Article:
Ebenezer Bryce, an early Mormon settler for whom Bryce National Park was named, once said of the terrain surrounding his home, "Hell of a place to lose a cow." That could be said of several places in the southwest. The one that came to my mind this morning is Big Bend, down in Texas. It covers a hell of a lot of territory, over one million acres of public land. Hell is an apt description on a hot day in this back country. It's the kind of country that comes with brochures on "How to Survive in the Desert." Water, being the key word. A lot of it. More than you might think. But, it's a beautiful place to be.
If you head down that way, you might want to stock up on victuals in Marathon. Marathon is a cool little town on the edge of the park with a beautiful hotel and some fun shops. It was the first time I'd run across a sign on the door of a shop stating, "Closed from 1:00 to 4:00." Siesta. I wished the shop was open, but even more, I wished I lived someplace where siesta was part of the natural flow of the day. Sounded good to me.
The first night, we settled in for a spirited game of gin rummy, at the picnic table, by lantern light. Later, we talked about the signs. You know those feelings you have that tell you when someone else is present? In this case, it was something else. Quite a few somethings. The Universe has a way of sending along additional information in case you've ignored the first communique. So, a sudden burst of wind came through and across our table. We managed to hold on to most of the cards, but a couple of stragglers left, landing somewhere on the ground amongst the trees, away from the table. We went after them with the lantern, only to discover that, indeed, we were not alone. A small herd of javelinas were quietly munching their way closer and closer to our picnic table. About a dozen of them. They were so close by the time the wind came up that they could have hopped up on the table and said, "What's for supper?" We did not want to be supper. We slowly moved toward the van, one walking forward, the other walking backward, checking the trail between us and the van, not to mention our back trail. It seemed a lot longer than I know it was. We must have looked like a couple of the Three Stooges. Had either of us been startled, it would have quickly become mayhem, possibly resulting in flesh wounds. Needless to say, we made it into the van, piling in with the thought of javelinas nipping at our heels. I am here, writing this, so all's well that end's well. We had been warned, yes. The brochures said they were out there. On subsequent nights, we watched as they foraged their way through the campground from one end to the other. It was a nightly ritual.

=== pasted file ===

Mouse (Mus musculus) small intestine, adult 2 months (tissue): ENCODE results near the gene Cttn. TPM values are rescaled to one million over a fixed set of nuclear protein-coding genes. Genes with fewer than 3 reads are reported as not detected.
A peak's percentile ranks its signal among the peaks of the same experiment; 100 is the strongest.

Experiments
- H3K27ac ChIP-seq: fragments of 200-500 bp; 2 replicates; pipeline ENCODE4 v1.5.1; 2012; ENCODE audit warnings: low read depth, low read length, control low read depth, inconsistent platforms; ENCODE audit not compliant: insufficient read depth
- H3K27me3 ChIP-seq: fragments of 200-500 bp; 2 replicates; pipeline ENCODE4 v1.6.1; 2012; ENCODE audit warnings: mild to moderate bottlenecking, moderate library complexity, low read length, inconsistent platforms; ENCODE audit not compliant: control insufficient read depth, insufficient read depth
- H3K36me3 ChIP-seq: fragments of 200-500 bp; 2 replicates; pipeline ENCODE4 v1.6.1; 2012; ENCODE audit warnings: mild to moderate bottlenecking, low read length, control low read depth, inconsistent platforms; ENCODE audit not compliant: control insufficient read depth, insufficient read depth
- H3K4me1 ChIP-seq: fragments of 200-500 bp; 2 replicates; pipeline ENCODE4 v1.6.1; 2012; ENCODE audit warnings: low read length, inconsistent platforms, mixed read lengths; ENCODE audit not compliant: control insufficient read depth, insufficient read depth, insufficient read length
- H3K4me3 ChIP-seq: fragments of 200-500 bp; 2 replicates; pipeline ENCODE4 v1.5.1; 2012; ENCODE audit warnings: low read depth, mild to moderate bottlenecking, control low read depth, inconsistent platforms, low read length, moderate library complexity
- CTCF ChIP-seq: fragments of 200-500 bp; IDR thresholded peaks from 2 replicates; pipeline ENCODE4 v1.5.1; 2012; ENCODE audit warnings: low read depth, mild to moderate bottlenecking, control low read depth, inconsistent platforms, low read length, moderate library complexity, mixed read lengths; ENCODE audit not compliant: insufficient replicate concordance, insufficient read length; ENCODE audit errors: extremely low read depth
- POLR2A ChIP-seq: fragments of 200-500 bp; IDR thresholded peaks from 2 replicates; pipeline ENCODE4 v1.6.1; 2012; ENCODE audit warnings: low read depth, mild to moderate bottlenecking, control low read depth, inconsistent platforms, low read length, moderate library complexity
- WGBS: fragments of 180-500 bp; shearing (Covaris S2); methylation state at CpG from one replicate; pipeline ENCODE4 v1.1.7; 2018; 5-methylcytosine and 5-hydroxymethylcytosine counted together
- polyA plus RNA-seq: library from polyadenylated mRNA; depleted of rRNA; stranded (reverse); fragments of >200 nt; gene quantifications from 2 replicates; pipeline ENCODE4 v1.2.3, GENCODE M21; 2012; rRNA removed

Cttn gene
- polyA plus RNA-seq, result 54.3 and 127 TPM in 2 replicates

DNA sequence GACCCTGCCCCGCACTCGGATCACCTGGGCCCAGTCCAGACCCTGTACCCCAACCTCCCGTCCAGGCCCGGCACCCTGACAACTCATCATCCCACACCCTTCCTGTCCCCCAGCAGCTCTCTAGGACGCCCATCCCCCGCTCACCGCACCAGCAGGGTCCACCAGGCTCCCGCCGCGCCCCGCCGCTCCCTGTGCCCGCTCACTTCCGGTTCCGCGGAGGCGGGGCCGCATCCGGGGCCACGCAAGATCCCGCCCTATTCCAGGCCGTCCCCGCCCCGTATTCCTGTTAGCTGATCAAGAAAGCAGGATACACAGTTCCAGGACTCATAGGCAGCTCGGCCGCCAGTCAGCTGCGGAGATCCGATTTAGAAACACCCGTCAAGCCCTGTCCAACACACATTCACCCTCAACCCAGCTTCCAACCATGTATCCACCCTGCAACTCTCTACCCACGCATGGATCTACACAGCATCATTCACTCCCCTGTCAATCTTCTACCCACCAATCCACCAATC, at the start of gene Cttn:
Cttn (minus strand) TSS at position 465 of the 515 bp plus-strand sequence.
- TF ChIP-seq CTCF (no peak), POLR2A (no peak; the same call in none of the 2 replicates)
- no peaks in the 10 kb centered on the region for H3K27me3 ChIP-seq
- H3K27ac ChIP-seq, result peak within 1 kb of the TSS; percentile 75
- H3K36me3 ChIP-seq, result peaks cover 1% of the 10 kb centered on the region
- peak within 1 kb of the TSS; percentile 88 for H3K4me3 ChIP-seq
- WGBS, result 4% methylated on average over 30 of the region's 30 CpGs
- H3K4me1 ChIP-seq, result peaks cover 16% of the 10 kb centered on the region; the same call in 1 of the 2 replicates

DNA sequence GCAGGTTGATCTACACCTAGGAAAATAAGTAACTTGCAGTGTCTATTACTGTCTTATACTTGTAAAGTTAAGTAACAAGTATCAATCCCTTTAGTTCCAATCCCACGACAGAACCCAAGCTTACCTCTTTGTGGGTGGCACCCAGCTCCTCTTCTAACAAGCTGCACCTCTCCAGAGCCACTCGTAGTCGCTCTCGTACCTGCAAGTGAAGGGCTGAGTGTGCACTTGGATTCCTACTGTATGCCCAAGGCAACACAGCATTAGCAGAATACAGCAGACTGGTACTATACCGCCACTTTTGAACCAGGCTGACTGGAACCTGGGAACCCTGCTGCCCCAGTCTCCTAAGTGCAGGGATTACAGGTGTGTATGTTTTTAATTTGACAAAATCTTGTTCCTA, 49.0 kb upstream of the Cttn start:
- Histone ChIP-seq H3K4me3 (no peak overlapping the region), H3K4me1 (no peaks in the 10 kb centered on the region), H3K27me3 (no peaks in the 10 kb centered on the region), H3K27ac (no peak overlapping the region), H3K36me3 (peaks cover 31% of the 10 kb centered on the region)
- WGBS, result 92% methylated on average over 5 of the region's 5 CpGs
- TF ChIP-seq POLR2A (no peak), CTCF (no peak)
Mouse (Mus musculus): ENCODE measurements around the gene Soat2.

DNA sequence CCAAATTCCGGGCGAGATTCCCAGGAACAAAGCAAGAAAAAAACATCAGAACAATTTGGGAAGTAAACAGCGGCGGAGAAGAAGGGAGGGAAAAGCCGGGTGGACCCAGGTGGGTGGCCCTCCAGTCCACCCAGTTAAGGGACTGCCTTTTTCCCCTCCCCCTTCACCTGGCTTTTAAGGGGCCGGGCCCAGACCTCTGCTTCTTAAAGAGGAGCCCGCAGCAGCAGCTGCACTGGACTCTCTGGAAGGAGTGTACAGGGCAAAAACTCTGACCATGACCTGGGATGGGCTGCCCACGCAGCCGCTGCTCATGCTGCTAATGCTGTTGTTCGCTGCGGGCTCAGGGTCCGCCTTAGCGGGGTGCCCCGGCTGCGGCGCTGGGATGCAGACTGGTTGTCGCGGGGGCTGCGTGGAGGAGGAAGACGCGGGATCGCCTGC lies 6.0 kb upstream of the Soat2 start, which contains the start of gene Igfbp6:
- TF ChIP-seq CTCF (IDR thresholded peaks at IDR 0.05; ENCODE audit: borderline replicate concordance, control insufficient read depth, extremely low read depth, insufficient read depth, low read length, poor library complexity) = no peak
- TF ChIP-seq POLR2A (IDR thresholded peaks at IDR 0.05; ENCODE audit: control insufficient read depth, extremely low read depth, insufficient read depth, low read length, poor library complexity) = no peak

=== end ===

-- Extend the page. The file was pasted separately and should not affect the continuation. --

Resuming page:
Every where you go in Big Bend constitutes a day trip. This is a big place, as I mentioned. A few days later, we needed to lay in some supplies, so we headed to Castolon, a historic little town with a general store called the Harmonia. That it was. Few choices, but a nice place. I love back country stores, still serving the people in the most fundamental ways. We bought supplies, I made a few calls home on the payphone outside, and then we headed back.
A note for clarification: the photography in the body of this posting is not my own. I borrowed it from a Big Bend website.